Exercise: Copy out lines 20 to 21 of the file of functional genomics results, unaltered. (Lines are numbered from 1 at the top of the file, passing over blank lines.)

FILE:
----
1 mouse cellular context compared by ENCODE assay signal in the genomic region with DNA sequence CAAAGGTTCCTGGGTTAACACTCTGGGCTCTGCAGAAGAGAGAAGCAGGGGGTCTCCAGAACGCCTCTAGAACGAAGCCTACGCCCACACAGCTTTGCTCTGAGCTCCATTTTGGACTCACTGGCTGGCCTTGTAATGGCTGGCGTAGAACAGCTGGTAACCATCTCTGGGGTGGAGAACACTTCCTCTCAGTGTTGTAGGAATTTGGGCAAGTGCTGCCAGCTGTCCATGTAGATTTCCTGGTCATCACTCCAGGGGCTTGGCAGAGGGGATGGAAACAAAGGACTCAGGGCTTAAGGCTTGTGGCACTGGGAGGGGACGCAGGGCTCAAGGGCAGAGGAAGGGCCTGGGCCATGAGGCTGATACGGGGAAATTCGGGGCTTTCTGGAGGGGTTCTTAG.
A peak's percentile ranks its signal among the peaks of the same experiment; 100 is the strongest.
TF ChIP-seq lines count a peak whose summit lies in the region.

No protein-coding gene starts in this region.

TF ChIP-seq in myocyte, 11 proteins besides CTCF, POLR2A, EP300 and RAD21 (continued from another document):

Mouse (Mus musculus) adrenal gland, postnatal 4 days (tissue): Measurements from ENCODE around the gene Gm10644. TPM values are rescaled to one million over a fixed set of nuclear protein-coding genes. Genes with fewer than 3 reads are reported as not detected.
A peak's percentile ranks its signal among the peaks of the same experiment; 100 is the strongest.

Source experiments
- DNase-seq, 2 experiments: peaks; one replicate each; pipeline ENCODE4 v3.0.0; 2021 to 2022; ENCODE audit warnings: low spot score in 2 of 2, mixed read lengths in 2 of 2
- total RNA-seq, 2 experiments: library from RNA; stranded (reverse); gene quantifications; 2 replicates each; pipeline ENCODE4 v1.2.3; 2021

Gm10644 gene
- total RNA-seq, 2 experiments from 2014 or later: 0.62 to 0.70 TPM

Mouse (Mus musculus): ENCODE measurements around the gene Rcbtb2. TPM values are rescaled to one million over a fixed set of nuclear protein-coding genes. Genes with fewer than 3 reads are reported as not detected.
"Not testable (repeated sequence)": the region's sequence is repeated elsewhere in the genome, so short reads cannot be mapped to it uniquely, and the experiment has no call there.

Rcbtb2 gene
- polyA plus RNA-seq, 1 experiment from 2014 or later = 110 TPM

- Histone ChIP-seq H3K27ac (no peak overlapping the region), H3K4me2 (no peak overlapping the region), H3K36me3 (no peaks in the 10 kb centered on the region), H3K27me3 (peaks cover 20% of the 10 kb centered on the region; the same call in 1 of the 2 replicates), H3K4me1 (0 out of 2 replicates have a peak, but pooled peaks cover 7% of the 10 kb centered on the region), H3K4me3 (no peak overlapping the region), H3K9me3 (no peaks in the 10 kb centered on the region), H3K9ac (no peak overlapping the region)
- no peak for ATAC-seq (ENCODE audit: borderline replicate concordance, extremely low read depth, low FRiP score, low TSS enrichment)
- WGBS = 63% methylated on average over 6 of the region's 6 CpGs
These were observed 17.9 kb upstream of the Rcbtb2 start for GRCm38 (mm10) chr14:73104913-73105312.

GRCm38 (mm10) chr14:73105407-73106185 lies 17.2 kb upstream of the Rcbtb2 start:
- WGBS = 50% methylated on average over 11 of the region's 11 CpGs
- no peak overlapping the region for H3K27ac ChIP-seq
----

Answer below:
These were observed 17.9 kb upstream of the Rcbtb2 start for GRCm38 (mm10) chr14:73104913-73105312.

GRCm38 (mm10) chr14:73105407-73106185 lies 17.2 kb upstream of the Rcbtb2 start: